Great post, Stape. This workshop must be quite a change from Snow Camp. Three weeks ago we were painting in Northern Vermont. Today, the rain is gone an I am heading to the coast where the sun will be on the surf. Mary painted surf two weeks ago and just got back from Sedonna. You just finished a stint in Charleston. Don't we live in a terrific painter's country!

mariandioguardi.com said...

This is great advice! I wish I had thought of it sooner. Man made structures, because of their linear nature, are very dominant in a landscape so it just makes so much more sense to use it as a design element to help the artist prioritize his intentions, as Philip said. A good one for today.

Now, I'm off to go water vac the church's nursery school. Stay dry everyone.

Unknown said...

That's a great lesson. I guess it is yet another way of focusing on the large masses first.

Carol Nelson said...

Your landscape tips are so good, I'm going to have to paint some landscapes as soon as I'm done with my 100 portriats.
Wyoming is in northern Colorado. There are no people there, only jakalopes.

Stapleton Kearns said...

Thanks. I am having a great time here.

Stapleton Kearns said...

I have screwed up so many paintings by not being able to put the house in the landscape, probably because I wasn't sure whether I was painting a house or a landscape.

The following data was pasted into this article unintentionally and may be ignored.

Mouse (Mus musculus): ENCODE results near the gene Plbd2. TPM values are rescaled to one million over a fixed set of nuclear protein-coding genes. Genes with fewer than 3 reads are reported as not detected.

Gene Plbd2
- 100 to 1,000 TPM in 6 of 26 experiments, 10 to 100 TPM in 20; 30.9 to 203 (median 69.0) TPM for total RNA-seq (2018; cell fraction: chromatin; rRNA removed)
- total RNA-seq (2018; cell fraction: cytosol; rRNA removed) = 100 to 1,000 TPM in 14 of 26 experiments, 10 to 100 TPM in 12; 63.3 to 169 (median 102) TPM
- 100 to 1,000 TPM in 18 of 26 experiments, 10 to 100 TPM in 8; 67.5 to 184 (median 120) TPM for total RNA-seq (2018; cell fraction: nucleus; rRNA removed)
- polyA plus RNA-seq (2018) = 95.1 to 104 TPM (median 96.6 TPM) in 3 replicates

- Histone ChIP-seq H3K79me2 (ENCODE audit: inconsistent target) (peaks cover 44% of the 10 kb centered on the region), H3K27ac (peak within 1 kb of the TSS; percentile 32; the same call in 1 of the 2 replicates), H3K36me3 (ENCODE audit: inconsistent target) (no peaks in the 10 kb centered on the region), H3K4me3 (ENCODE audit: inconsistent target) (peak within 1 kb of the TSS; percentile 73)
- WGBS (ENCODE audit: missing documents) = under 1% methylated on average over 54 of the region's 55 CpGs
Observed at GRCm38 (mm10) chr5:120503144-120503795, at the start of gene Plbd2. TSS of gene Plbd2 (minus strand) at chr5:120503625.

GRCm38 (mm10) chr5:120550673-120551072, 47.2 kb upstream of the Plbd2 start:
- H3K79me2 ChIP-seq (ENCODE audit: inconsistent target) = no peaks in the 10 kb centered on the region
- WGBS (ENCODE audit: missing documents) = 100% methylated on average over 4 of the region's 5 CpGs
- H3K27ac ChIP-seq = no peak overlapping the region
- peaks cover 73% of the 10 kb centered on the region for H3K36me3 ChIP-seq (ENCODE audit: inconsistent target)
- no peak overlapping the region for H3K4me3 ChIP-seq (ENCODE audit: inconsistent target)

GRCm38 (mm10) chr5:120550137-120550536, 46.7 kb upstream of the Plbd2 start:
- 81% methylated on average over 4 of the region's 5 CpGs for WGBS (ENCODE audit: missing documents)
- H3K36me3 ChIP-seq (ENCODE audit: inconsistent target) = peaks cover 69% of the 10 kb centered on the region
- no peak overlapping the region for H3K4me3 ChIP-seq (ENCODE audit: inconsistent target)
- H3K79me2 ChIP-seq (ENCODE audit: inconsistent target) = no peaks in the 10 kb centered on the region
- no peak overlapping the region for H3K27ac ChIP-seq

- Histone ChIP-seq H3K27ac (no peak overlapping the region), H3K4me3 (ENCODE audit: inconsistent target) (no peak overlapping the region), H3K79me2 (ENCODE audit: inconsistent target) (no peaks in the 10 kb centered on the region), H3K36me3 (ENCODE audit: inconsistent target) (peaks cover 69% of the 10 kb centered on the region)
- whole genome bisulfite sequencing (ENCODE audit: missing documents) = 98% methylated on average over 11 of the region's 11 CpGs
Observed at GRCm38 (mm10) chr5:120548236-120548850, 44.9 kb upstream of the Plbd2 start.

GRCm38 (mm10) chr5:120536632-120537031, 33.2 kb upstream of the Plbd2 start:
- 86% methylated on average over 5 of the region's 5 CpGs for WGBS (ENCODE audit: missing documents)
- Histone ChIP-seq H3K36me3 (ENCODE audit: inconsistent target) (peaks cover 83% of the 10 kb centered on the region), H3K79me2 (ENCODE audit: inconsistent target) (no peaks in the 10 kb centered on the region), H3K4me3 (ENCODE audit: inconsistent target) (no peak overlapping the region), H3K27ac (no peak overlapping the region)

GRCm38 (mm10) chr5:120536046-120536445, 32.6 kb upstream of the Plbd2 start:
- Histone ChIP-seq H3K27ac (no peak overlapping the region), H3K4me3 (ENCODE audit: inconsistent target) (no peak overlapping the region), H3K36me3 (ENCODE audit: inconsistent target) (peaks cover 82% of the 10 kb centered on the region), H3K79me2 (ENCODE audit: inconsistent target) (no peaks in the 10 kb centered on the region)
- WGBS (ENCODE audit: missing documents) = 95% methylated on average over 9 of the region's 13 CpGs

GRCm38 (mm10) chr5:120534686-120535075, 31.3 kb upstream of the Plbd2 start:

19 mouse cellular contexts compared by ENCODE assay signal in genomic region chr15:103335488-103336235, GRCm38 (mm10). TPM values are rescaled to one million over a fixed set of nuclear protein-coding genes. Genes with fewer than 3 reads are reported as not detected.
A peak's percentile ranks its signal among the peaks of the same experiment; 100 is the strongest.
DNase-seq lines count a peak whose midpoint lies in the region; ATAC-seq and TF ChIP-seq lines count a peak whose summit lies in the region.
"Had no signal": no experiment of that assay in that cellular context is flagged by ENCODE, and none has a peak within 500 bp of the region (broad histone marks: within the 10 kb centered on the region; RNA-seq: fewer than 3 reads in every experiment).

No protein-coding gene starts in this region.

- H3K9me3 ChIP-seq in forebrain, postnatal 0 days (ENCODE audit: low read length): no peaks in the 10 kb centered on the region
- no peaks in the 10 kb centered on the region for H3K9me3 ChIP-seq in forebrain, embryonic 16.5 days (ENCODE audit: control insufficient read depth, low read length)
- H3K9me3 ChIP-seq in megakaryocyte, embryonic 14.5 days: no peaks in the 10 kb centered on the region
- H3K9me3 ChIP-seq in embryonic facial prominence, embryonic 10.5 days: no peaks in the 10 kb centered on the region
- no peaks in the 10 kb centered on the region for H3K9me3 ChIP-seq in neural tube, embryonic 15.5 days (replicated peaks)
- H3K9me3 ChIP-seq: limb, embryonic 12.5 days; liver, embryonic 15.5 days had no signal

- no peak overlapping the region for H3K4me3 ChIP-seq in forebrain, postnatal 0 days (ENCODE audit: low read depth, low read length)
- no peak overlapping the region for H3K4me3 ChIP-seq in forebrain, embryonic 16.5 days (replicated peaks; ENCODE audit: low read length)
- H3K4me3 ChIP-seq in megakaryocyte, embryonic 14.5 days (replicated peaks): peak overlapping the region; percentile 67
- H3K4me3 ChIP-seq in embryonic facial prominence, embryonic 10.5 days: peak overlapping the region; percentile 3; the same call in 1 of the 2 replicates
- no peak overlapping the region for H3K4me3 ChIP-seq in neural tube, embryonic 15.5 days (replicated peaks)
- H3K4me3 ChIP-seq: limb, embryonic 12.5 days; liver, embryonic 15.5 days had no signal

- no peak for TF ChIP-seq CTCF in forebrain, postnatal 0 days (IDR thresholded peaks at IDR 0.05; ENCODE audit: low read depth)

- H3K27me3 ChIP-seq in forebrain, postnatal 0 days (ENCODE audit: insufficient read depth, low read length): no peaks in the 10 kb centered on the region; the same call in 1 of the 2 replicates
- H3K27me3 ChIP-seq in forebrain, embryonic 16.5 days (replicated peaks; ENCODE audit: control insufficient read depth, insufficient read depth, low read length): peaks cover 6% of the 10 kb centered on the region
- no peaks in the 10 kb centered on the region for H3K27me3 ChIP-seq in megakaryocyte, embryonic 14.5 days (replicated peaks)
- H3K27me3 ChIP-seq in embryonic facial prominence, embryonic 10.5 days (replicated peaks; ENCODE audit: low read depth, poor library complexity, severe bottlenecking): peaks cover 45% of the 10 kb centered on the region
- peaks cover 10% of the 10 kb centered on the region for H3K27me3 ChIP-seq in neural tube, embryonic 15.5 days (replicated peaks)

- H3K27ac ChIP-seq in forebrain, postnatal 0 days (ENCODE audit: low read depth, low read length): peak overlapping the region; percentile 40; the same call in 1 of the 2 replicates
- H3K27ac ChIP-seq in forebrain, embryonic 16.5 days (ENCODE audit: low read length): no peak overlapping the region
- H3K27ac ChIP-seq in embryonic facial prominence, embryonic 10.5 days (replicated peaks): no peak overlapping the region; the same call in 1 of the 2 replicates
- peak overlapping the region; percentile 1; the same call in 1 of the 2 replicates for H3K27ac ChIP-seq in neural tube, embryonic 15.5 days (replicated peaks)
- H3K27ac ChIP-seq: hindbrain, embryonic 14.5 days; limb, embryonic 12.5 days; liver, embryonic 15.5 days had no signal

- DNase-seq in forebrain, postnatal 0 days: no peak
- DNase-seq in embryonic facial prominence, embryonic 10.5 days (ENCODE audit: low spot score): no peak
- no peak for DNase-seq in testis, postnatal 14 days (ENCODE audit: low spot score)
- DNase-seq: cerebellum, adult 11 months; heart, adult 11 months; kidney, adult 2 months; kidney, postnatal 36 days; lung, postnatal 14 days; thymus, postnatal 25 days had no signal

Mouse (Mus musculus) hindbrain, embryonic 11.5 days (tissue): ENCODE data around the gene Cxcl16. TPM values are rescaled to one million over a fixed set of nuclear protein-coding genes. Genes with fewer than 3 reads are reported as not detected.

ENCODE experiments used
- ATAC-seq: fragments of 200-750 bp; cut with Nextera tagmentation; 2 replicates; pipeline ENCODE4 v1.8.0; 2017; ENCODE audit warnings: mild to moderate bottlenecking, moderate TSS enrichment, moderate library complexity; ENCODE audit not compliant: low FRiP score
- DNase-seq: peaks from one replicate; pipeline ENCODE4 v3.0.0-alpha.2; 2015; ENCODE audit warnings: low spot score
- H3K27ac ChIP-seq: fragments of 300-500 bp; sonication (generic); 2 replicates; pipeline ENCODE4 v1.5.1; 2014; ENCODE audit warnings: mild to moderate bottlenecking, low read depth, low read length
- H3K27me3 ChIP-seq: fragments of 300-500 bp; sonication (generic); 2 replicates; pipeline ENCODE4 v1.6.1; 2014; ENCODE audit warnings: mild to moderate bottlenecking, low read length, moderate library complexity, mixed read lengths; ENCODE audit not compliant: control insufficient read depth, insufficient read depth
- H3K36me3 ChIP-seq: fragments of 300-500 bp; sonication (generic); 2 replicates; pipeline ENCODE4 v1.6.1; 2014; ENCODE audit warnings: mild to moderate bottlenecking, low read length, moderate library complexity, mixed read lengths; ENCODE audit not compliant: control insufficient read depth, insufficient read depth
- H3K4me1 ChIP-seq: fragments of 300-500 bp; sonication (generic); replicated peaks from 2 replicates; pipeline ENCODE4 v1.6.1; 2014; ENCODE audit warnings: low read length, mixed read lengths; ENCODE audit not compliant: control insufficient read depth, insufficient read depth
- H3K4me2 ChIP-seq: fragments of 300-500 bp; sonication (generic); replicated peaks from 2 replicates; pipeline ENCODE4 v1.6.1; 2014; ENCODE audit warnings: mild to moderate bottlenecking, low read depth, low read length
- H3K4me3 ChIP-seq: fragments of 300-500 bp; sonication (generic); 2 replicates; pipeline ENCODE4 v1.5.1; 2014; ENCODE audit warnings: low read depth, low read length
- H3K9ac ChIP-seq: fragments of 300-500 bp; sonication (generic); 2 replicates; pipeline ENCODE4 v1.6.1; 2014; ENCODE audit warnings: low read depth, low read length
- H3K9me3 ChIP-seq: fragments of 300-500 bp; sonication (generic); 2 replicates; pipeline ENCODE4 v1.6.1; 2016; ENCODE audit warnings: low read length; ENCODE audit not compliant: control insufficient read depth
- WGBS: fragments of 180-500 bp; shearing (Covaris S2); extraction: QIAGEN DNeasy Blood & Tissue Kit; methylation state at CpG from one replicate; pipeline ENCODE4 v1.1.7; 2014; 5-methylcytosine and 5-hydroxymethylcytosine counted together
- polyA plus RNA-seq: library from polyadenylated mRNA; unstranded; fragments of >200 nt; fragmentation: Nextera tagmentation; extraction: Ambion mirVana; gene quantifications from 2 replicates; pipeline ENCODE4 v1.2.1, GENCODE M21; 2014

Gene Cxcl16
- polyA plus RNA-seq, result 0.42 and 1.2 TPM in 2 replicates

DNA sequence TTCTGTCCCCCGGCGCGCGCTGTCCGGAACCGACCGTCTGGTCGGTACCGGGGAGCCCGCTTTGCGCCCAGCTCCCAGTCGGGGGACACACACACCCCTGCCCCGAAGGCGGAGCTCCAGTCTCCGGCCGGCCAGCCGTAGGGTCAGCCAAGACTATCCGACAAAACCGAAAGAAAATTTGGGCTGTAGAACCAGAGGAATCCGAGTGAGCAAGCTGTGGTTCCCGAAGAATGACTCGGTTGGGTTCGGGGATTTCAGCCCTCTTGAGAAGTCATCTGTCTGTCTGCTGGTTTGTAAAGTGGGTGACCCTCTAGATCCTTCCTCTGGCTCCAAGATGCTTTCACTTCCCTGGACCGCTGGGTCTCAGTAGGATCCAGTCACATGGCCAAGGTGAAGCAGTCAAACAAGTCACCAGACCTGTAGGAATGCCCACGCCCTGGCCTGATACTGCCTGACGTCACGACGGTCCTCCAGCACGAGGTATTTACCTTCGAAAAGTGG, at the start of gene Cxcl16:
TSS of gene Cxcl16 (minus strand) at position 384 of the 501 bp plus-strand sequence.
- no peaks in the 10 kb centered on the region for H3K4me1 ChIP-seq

Stapleton Kearns said...

I really don't paint much in the city. I have painted Paris and Venice, I guess. Maybe. I will have to figure out if I know anything about it.

Stapleton Kearns said...

Canyons, to the left of them ,canyons to the right.

Stapleton Kearns said...


Stapleton Kearns said...

It seemed even more like Dutch painting to me today.

Stapleton Kearns said...

Cereal? I wonder how much is consumed by people reading my blog. Must be tons. Lots of morning readers.

Stapleton Kearns said...

Don't forget that Renee was in Florida too, and that Rae was New Orleans. We scattered like doves before a 12 gauge.

Stapleton Kearns said...

That nursery school must have flooded. There are two design elements here lumps and cubes. One needs to predominate, the lumps win!

Stapleton Kearns said...


Stapleton Kearns said...

OK,Is there a town called Motorola there?